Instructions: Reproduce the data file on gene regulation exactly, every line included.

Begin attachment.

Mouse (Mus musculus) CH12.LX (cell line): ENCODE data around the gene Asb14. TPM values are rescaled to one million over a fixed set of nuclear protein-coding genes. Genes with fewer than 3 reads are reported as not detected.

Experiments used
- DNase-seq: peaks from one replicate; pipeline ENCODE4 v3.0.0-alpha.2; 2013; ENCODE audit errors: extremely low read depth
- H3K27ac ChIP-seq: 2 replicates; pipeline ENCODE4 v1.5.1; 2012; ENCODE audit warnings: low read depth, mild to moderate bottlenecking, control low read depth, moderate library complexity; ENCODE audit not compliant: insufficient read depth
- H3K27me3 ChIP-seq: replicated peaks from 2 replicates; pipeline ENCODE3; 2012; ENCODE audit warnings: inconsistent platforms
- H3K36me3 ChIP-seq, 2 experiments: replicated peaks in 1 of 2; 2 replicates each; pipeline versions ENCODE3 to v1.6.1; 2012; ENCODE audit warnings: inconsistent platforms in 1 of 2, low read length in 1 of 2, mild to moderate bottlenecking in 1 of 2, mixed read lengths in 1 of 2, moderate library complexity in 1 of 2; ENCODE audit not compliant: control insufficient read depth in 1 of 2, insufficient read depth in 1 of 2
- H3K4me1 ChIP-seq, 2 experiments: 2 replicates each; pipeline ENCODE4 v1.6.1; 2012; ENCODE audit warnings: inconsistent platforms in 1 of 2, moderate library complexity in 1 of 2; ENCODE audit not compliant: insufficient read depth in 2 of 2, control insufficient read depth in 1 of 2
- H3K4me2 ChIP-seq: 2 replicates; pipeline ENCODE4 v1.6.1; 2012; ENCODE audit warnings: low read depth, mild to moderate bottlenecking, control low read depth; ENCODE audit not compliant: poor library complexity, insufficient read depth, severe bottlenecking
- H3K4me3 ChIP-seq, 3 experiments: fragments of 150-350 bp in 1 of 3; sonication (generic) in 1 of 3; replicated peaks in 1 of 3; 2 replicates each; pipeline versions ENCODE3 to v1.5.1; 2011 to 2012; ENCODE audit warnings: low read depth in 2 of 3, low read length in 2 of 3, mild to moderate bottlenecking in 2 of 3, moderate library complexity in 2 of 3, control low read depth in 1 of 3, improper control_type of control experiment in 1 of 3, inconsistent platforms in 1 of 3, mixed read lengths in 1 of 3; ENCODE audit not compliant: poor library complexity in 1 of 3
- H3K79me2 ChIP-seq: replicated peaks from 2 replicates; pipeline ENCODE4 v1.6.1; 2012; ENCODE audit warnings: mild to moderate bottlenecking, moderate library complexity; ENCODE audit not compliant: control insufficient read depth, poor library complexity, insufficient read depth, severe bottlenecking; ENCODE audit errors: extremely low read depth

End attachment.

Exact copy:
Mouse (Mus musculus) CH12.LX (cell line): ENCODE data around the gene Asb14. TPM values are rescaled to one million over a fixed set of nuclear protein-coding genes. Genes with fewer than 3 reads are reported as not detected.

Experiments used
- DNase-seq: peaks from one replicate; pipeline ENCODE4 v3.0.0-alpha.2; 2013; ENCODE audit errors: extremely low read depth
- H3K27ac ChIP-seq: 2 replicates; pipeline ENCODE4 v1.5.1; 2012; ENCODE audit warnings: low read depth, mild to moderate bottlenecking, control low read depth, moderate library complexity; ENCODE audit not compliant: insufficient read depth
- H3K27me3 ChIP-seq: replicated peaks from 2 replicates; pipeline ENCODE3; 2012; ENCODE audit warnings: inconsistent platforms
- H3K36me3 ChIP-seq, 2 experiments: replicated peaks in 1 of 2; 2 replicates each; pipeline versions ENCODE3 to v1.6.1; 2012; ENCODE audit warnings: inconsistent platforms in 1 of 2, low read length in 1 of 2, mild to moderate bottlenecking in 1 of 2, mixed read lengths in 1 of 2, moderate library complexity in 1 of 2; ENCODE audit not compliant: control insufficient read depth in 1 of 2, insufficient read depth in 1 of 2
- H3K4me1 ChIP-seq, 2 experiments: 2 replicates each; pipeline ENCODE4 v1.6.1; 2012; ENCODE audit warnings: inconsistent platforms in 1 of 2, moderate library complexity in 1 of 2; ENCODE audit not compliant: insufficient read depth in 2 of 2, control insufficient read depth in 1 of 2
- H3K4me2 ChIP-seq: 2 replicates; pipeline ENCODE4 v1.6.1; 2012; ENCODE audit warnings: low read depth, mild to moderate bottlenecking, control low read depth; ENCODE audit not compliant: poor library complexity, insufficient read depth, severe bottlenecking
- H3K4me3 ChIP-seq, 3 experiments: fragments of 150-350 bp in 1 of 3; sonication (generic) in 1 of 3; replicated peaks in 1 of 3; 2 replicates each; pipeline versions ENCODE3 to v1.5.1; 2011 to 2012; ENCODE audit warnings: low read depth in 2 of 3, low read length in 2 of 3, mild to moderate bottlenecking in 2 of 3, moderate library complexity in 2 of 3, control low read depth in 1 of 3, improper control_type of control experiment in 1 of 3, inconsistent platforms in 1 of 3, mixed read lengths in 1 of 3; ENCODE audit not compliant: poor library complexity in 1 of 3
- H3K79me2 ChIP-seq: replicated peaks from 2 replicates; pipeline ENCODE4 v1.6.1; 2012; ENCODE audit warnings: mild to moderate bottlenecking, moderate library complexity; ENCODE audit not compliant: control insufficient read depth, poor library complexity, insufficient read depth, severe bottlenecking; ENCODE audit errors: extremely low read depth